Gombe - 8/13/2011
Everything seems to be spinning faster and faster, yet it’s so hard to believe that we’re almost done with our work here! All our various projects – water sanitation, multiple stoves, fuel briquettes, wind power – have reached (and continued in) a state of crunch time, as we all try to squeeze in the final tests and finishing touches that we can. However, in the midst of this chaos, there was one niggling little detail.
We still hadn’t visited Gombe National Park.
Gombe is famous for being the site of Jane Goodall’s famous chimpanzee research and is home to three different communities of chimps, not to mention a plethora of other primates, birds, butterflies, and even leopards! Not that they’re seen – they’ve apparently got better things to do. Gombe is also notable for being about five or six miles away from Kalinzi, and about two miles away from Mwamgongo. Considering the closeness of the park, and the fact that we’re partnering with the Jane Goodall Institute, and the fact that chimpanzees are incredible, it was unthinkable that we not visit. So, in the middle of a weeklong spree of all-night stove testing and briquette burning, a group of four of us – myself (Colleen), James, Kim, and Dahms – took off for the forest. We took the opportunity to slip away after giving our group presentation to JGI in Kigoma. We caught a small boat going north for the roughly two hour ride, arriving at dusk on the shores of Gombe. After a slight misunderstanding with one of the proprietors of the cheaper lodging, we were directed towards the JGI research flats. We arrived to find Dr. Anthony Collins (Dr. Anton), a primatologist and researcher who has been working at Gombe for a great while, entertaining a group of grad students and professors from UC San Diego. Quite the pleasant surprise! As Dr. Anton said later, with our unexpected arrival we probably created the highest concentration of Americans in the entire Kigoma region. We were received very graciously, and spent the night in the comfortable flat accommodations.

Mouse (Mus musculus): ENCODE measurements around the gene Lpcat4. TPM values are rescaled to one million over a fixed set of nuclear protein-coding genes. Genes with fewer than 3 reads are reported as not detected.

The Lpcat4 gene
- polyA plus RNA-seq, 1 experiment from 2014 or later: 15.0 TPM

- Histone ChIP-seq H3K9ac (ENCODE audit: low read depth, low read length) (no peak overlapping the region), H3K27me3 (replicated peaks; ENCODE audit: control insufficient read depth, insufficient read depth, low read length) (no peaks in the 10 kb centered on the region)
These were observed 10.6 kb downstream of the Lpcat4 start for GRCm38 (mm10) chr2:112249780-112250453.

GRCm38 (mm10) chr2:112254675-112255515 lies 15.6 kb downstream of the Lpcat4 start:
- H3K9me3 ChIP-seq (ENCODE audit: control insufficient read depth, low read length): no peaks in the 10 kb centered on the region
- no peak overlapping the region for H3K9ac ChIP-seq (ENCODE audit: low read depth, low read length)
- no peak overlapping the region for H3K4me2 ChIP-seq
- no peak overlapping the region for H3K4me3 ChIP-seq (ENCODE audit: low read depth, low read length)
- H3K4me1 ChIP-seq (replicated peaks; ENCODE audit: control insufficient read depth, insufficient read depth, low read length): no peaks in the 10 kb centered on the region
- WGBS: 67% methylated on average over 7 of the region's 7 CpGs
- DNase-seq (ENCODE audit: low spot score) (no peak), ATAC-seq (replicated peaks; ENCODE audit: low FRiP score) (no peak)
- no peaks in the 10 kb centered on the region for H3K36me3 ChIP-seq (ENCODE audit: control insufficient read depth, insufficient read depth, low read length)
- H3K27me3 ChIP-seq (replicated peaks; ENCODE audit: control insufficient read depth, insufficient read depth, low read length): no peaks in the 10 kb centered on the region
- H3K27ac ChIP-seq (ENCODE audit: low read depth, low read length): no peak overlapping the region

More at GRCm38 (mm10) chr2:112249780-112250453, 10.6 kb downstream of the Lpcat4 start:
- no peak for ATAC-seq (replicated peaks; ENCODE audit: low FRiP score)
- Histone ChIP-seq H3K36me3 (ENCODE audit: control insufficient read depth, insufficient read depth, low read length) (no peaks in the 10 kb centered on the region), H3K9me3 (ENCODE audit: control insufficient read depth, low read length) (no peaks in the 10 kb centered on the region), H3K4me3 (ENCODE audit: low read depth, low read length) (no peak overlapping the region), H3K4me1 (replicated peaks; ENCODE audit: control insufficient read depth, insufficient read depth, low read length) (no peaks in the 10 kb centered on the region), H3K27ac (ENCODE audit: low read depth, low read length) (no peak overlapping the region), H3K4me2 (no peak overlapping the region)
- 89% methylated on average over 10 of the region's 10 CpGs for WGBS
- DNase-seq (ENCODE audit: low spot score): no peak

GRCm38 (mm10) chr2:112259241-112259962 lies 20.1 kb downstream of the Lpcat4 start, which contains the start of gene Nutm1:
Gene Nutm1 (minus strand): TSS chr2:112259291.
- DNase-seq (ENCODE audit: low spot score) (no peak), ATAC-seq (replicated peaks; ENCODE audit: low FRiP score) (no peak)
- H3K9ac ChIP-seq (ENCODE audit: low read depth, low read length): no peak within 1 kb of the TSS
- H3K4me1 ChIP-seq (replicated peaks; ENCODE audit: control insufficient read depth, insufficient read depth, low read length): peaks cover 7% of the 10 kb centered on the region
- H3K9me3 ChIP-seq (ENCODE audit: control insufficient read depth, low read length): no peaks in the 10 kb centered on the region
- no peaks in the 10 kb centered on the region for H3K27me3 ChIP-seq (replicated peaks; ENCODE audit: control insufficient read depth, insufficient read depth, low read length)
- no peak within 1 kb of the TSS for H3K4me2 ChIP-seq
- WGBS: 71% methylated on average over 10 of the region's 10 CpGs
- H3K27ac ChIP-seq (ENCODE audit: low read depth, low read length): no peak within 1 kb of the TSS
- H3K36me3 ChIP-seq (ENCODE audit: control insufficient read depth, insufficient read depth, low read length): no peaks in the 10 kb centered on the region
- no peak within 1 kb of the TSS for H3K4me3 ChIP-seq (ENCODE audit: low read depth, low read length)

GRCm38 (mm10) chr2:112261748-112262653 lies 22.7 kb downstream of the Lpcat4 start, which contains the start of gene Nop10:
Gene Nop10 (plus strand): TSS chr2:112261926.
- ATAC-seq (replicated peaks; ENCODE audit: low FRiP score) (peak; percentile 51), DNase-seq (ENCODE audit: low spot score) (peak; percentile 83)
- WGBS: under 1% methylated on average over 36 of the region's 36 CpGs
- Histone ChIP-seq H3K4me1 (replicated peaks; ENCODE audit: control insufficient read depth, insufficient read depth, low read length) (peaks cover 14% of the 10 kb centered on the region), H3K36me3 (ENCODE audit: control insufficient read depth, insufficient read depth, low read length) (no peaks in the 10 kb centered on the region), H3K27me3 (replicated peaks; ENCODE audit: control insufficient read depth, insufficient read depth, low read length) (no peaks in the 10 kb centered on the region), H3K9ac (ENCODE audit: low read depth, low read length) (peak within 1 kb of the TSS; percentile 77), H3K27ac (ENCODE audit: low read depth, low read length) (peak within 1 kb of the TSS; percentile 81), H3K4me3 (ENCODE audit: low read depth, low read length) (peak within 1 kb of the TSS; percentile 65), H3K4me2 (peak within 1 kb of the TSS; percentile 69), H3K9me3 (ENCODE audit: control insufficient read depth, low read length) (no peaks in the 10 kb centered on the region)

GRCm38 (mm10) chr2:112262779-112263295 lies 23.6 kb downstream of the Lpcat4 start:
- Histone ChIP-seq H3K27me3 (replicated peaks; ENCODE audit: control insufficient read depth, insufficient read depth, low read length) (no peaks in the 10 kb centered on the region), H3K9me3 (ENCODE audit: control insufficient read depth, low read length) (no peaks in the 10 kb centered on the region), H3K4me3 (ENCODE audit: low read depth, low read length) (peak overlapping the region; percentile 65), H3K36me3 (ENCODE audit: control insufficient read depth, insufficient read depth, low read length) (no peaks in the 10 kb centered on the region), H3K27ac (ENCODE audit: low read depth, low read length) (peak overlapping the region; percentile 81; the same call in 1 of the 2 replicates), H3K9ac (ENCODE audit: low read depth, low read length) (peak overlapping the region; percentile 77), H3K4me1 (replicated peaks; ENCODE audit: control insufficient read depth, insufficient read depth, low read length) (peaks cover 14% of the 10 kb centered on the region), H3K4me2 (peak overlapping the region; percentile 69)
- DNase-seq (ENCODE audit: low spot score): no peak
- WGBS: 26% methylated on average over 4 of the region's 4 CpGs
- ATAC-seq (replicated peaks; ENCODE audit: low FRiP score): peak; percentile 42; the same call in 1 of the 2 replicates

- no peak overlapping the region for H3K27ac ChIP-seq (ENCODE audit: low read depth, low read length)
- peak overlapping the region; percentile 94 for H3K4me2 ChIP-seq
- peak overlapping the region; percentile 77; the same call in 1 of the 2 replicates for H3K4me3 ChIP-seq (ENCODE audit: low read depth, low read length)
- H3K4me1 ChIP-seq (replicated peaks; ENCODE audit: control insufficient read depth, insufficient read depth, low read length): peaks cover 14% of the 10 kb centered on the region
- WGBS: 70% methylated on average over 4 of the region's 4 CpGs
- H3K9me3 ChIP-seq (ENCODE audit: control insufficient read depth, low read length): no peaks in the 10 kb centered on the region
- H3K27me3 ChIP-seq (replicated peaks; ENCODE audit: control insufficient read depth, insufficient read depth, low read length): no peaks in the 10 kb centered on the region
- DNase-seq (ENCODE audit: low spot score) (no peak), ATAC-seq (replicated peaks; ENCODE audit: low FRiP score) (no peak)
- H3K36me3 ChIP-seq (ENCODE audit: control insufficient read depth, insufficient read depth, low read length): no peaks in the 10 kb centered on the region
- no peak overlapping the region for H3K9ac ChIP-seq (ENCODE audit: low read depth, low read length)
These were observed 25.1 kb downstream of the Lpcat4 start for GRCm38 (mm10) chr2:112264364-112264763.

The next morning, after being instructed on the rules of the joint (namely, don’t eat outside and watch that the door is always closed- baboons are everywhere), we went to get our tour arranged. We walked down the sandy path, weaving through the beach-tree thickets, greeted and scolded by robin-chats and birds too swift and flighty to be identified. Our guide, Gadison, led us off into the forest and not ten minutes later, we had our first sightings of chimpanzees. They were at the very tops of some incredibly tall palm trees, eating a palm nut breakfast. We squinted and craned our necks, snatching glimpses of huge dark forms shifting among the leaves, occasionally crashing to a different tree in a cacophony of swaying and bending palm fronds. As they moved among the trees, it was clear that their size and the noise of the leaves belied their skill and strength as they leaped between trees, grabbing the hanging leaves of an opposite tree and scaling up to its top. Soon, however, breakfast was over and the chimpanzees descended around us. Before long there was a male chimp not 20 feet away, eating wild mango and generally just exuded an air of complete nonchalance – surprising, since there was a group of gawking tourists right in front of him, but not so surprising when one considers that gawking tourists have been practically a daily event for many decades. We ended up following a group for about two hours, our guide narrating the soap opera lives of the chimpanzees. “That one, there, she is Gremlin. Her daughter Glitter had a baby, but Gremlin took it away.” Gremlin sits on the edge of a river, Glitter’s young daughter clutching her underside as Gremlin’s own two year old (Gizmo – you may begin to see a pattern with names) slides down from her back and tries wandering away. Gremlin pulls him back. Another one of Gremlin’s youngsters was a few hundred yards down the path. Suddenly he started calling for his mother, and Gremlin bounded towards him, passing within feet of us, as we had just been standing between mother and baby (whoops, breaking the cardinal rule of interacting with animals). Later, the family of chimps spots a troop of colobus monkeys high above – a favorite prey, but usually too fast to catch. The family begins sedately meandering through the forest following the troop above. Unfortunately for us, who were right behind the chimps, one of the key instincts of the colobus monkey when feeling threatened is to empty their bladder. We were gifted, then, by a light, warm, golden shower, the colobus’ greeting. How nice of them. We saw Frodo, the ex-alpha male who is famous for ruling with a iron fist and once killing and eating a human baby, now an old man wasted in his prime by illness – probably a good thing. His uncle Fudge decided to give a display charge, shaking trees and bellowing before crashing away down the riverbed “to remind the others that he is still a big man,” says Gadison, laughing. I was blown away by the ability of Gadison to not only identify each chimp at a glance but to, with the slightest provocation, chronicle the life and times of each of them. Eventually we had to with great reluctance say goodbye to the chimpanzee group and continue on through the forest. We scrambled up to Jane’s Peak – or at least, I scrambled; the rest of the group climbed. It was an incredible gain of altitude over a very short period, the path unbelievably steep and practically without traction. Added to the lack of grip, the narrow trail was bordered on one side by a sharp drop-off – great for views, less great when your feet slide out from under you. The view from the top was spectacular, and after a short break we took a second, far easier path down to a gorgeous waterfall. We relaxed there for a long time and spoke with a fellow visitor to the park, an Australian named Louise. [We later found that she was staying just up the beach from us, and she joined us for poker on the beach later that day. We played with rocks for chips, which was great if you ran out, since the entire beach was essentially rocks.] After a good while (which was still too short) at the waterfall, we headed back to the flats to feast on a wonderful meal prepared by Siwema, the flat’s housekeeper. It was a wonderful thing to come home to after a five hour walk and hike – food always tastes better when you’re hungry, and it was delicious to start with.